5. The trial court found, on evidence adequate to support the finding, that defendants should have anticipated an annual loss under the policy of ‘at least $85,000.’ Even accepting defendants' estimated annual payroll of $9,000,000, the annual premium, before commissions, would have been only $94,500, of which 60 per cent would have been only $56,700. Obviously, on these calculations, the premium fell far short of the proper ratio.
6. The fact that an inapplicable subdivision or section is pleaded is immaterial, as surplusage, if a proper section and subdivision are also pleaded. (2 Witkin, Cal. Proc. (1954) Pleading, § 546, p. 1543.) The pleaded provision was applicable to one of the other causes of action on which the factual findings were adverse to plaintiff.
7. Alternatively, plaintiff argued, and the trial court found, that the statute began to run, at the earliest, when the agency relation between plaintiff and the corporate defendant was terminated in December of 1963—still within two years of the filing of the action.a. 256 A.C.A. 395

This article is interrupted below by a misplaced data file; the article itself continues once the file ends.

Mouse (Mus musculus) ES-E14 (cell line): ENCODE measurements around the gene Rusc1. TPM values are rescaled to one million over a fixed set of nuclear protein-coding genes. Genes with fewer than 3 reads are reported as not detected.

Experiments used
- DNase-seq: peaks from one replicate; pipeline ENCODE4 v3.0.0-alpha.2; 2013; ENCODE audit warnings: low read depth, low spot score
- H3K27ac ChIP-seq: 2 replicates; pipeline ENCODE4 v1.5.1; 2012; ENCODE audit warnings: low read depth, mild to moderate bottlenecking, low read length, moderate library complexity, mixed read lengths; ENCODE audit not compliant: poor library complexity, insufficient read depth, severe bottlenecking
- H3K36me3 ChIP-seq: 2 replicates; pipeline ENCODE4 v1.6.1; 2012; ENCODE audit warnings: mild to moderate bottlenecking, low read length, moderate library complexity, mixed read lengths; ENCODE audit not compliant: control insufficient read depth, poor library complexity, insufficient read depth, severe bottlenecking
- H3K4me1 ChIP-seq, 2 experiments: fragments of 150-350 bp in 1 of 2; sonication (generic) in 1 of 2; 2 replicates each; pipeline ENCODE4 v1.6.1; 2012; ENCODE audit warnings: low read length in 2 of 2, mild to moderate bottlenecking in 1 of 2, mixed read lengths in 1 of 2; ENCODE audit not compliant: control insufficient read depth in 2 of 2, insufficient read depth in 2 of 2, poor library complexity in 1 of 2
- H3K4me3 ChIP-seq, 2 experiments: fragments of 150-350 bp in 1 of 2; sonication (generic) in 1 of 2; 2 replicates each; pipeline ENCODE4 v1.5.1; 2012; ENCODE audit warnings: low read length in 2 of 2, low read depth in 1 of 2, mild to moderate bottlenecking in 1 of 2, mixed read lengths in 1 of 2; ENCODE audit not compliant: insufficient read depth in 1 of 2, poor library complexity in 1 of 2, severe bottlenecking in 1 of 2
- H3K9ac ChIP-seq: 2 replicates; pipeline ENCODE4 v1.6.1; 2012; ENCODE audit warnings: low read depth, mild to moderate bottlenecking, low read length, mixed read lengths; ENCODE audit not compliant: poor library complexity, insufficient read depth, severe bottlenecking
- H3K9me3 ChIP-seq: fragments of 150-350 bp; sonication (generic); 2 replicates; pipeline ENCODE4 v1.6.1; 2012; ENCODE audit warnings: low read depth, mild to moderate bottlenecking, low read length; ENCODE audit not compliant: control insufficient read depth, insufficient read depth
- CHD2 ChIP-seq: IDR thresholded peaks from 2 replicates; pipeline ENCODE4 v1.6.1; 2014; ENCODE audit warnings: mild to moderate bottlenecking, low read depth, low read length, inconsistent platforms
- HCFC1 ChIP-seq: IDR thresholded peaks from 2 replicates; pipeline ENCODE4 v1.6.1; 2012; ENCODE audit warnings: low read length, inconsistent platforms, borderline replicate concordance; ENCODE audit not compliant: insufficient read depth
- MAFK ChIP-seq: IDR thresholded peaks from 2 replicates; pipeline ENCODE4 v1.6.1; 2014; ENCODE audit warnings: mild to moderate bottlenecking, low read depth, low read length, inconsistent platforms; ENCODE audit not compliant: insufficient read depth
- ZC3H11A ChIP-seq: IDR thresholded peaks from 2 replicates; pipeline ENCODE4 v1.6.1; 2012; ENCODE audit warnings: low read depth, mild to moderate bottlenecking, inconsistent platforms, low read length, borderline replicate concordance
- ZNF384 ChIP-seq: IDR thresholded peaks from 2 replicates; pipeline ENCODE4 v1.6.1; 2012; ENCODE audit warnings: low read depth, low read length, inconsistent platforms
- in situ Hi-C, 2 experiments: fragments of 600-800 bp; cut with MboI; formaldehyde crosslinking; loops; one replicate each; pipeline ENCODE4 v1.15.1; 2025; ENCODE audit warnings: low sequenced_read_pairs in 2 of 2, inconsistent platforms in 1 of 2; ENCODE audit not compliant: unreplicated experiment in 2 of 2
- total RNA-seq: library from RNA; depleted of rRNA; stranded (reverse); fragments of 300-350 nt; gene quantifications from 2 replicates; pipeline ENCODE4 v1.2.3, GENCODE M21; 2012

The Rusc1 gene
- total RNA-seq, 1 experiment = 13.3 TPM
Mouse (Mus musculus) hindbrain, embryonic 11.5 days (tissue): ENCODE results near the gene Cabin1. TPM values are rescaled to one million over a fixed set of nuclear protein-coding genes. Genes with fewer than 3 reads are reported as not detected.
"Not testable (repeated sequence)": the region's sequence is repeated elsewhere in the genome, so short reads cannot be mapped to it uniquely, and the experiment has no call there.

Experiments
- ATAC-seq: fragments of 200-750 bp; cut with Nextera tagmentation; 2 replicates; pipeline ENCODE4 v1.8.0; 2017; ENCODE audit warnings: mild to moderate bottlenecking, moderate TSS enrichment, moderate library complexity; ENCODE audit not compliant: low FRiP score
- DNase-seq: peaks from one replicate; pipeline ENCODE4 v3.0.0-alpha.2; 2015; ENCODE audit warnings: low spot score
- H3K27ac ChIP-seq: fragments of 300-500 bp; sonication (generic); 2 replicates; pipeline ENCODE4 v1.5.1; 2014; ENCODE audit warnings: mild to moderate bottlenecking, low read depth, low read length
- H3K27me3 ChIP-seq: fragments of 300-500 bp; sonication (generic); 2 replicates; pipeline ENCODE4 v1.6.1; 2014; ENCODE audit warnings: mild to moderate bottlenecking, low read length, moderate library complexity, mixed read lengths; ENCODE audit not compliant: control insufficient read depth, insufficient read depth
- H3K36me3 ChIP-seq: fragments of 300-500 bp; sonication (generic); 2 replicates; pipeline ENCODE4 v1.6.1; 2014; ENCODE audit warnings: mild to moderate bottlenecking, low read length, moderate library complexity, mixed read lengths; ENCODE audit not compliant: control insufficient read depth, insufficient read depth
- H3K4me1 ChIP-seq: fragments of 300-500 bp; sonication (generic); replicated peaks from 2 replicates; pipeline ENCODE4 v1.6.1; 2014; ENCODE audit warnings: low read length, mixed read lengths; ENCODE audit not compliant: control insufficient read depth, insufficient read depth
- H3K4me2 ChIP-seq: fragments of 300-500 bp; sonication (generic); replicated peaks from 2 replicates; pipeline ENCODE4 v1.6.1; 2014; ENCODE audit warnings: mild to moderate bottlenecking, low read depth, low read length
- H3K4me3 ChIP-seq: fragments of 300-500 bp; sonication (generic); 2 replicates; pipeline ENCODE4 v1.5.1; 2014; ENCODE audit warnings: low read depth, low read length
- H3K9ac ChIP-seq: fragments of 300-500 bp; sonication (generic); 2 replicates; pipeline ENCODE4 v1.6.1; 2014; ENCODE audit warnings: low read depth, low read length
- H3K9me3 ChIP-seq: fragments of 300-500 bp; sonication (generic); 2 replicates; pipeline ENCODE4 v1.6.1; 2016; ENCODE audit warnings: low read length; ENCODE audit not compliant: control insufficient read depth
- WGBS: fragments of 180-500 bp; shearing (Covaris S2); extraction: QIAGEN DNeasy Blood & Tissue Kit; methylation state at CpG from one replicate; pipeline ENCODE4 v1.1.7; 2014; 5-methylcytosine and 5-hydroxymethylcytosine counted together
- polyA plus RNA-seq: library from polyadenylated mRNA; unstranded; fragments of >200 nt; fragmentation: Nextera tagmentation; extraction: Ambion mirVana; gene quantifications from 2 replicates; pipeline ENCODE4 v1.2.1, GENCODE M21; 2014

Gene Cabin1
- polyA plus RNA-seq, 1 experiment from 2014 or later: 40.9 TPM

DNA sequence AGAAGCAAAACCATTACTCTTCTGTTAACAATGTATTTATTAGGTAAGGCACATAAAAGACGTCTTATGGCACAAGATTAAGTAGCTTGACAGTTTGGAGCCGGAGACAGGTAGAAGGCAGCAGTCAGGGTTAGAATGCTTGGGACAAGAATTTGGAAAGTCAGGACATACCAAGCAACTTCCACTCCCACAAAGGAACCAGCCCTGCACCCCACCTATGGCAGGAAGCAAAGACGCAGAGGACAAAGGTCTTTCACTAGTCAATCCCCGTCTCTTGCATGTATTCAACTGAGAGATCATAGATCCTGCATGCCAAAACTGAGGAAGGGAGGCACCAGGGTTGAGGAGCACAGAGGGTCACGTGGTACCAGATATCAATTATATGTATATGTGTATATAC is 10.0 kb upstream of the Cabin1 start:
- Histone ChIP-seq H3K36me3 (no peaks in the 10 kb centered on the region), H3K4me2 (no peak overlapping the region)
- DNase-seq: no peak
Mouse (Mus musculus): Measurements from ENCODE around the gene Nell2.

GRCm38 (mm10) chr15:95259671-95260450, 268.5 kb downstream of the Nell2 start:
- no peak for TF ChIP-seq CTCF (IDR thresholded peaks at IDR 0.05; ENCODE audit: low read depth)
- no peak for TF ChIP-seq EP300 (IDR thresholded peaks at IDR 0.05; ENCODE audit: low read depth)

FOOTNOTE. FNa. 256 A.C.A. 395
8. Plaintiff cites Chavez v. Carter (1967) 256 Cal.App.2d 577b, 64 Cal.Rptr. 350 as supporting its position. But in that case the attorney's wrong consisted of an omission to act under a duty still continuing. The case cites and relies on the basic rule of Griffith and of Bustamante in limiting recovery.b. 256 A.C.A. 652c. 262 A.C.A. 7 59
9. Although the Rose case was severely criticized as not in accord with the trustee cases—the same argument as is here made by plaintiff (see Note, 10 So.Cal.L. Rev. 101)—it is the law of California, having been cited with approval by the Supreme Court in Eistrat v. Cekada (1958) 50 Cal.2d 289, 291, 324 P.2d 881, and by the Court of Appeal in Collins v. County of Los Angeles (1966) 241 Cal. App.2d 451, 458, 50 Cal.Rptr. 586.)
KINGSLEY, Associate Justice.
FILES, P. J., and JEFFERSON, J., concur.